Before we dive into the nitty-gritty of my advisory story, two things;

1. Those charging miserly prices are not the reason clients don’t pay good money for branding and…
2. Actually, clients do pay good money for branding.

If 1 and 2 above sounds like a myth to you, only one thing then… YOU’RE NOT A PROFESSIONAL. OK, less bitterly, you’re not acting like a professional.

Why the designers charging miserly prices are not the problem?

I once used to charge N2000 ($13) to design a logo so when I see someone charging same for a logo I know why. Such a person knows within himself/herself that he/she isn’t professional enough yet so he/she will collect anything to get by.

But here is the good disadvantage. Paradox yea? Whatever… Anyway, will a N2000 designer have an identity design brief let alone send a client one? Will he send design proposals channelled towards the client’s specific needs? Will he send invoices and contracts? Will the final design come with a 10 to 20 page manual explaining concepts behind his designs; that’s if his designs have any concept to start with. Do they even know what mock-ups are let alone understand that those things also serve the purpose of creating extra business? What’s good about these disadvantages? We’ll get to that later.

Now, ruminate severely on the above analysis and then put yourself in a client’s shoe. Will you pay more than N2000 for meaningless elements that have/show no relevance whatsoever to your brand muddled up within a digital space of 333px x 333px? Seriously?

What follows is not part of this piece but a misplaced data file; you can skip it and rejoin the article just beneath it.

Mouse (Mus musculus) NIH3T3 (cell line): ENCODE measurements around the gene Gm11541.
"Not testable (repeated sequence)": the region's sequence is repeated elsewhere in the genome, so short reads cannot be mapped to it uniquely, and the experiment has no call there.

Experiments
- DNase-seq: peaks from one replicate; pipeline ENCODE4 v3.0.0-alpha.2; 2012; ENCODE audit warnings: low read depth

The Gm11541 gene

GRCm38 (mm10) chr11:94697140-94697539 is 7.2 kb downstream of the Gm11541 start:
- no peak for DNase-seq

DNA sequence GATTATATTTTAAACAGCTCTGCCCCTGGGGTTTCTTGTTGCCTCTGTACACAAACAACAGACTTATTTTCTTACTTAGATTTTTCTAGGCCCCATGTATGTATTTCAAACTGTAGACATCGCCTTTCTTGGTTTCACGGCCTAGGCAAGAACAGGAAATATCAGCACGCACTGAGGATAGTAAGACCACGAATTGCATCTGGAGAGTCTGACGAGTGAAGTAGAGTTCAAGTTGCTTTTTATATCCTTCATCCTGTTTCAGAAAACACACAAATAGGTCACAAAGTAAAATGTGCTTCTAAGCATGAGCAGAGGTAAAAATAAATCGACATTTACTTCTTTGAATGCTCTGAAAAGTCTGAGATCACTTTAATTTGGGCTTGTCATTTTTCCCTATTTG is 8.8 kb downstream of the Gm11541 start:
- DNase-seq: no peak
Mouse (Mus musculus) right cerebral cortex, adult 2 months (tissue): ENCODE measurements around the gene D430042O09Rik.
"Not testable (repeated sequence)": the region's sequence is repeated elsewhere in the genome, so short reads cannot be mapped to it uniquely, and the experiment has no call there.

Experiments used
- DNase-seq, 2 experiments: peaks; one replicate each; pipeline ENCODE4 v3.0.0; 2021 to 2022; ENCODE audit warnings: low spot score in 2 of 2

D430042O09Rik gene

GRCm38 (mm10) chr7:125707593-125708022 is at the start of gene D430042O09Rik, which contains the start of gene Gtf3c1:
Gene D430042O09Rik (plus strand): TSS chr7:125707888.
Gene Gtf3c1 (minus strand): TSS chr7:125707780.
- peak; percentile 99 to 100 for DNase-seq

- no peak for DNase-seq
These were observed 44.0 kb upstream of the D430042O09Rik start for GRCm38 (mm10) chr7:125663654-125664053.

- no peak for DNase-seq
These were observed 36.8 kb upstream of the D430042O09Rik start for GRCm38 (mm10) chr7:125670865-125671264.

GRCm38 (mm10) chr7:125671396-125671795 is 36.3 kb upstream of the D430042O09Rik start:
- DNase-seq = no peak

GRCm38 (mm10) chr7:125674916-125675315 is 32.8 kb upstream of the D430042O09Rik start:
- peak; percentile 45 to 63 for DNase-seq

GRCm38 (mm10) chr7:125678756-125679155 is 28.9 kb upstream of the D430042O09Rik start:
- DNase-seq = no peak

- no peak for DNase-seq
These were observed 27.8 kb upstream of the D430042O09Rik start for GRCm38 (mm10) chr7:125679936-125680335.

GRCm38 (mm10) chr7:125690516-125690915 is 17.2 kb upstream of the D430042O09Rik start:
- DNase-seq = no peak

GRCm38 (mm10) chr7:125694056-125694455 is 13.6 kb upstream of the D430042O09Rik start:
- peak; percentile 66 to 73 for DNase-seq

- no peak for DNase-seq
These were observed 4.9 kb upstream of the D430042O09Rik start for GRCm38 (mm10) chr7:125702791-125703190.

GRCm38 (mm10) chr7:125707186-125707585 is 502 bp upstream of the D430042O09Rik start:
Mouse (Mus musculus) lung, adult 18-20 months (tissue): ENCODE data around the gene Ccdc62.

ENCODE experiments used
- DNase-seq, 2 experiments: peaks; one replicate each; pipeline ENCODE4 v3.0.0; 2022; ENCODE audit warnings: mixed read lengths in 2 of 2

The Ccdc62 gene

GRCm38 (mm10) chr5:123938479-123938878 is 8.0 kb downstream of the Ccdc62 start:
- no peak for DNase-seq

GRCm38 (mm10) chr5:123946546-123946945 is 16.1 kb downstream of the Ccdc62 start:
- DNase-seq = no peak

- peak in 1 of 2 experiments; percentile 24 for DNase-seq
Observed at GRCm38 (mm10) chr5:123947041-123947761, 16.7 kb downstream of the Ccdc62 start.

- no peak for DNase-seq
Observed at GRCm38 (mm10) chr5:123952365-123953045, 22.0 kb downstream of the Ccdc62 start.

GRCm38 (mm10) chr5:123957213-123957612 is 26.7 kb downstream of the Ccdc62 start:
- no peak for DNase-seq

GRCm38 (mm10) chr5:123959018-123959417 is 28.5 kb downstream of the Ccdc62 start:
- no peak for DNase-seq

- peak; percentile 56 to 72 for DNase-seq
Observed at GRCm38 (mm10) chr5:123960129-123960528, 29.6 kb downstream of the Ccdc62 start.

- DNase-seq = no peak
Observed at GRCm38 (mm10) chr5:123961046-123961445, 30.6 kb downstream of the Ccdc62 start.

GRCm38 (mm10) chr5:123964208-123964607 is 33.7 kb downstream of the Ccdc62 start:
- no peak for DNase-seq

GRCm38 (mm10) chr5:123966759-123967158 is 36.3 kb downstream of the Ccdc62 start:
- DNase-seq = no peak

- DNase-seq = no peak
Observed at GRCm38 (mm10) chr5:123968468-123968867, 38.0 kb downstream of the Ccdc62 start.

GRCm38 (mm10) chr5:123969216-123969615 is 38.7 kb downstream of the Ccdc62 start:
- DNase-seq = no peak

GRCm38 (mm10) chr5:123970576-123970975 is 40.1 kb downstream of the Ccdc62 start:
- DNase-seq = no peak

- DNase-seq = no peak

Interestingly, the answer is yes. There are clients who are only bothered about slapping ‘something’ on their communication materials – clients who don’t care about a clearly defined brand identity and as such, they will never pay beyond a certain amount of money even if your professional conduct was more dapper than a 007 agent behind the steering wheel of an Aston Martin Vanquish Volante.

Are these the only type of clients that exist? Or you think because there is a N2000 pencil and paper draught’s man, every client out there has now refused to pay N50,000, N300,000 or even N1,500,000?  Definitely not! The N2000 designers are there to meet the needs of a certain market and they’re doing well at it.

Now, remember the good disadvantage? What exactly is good about the disadvantages of a N2000 designer? He does not offer a number of things the better paying clients require in order to part with their money. What’s even better about their disadvantages? They’re the majority in the design business which makes it really difficult for a professional designer to be found thus encouraging clients to happily pay a great sum when they FINALLY find the professional designer.

So the solution to earning more as a designer, is it in getting rid of those who charge miserly fees? The answer is no! The question you should be bothered about providing an answer to is; how do I attract the better paying clients?  Subtly said all through this post till now, the answer is professionalism.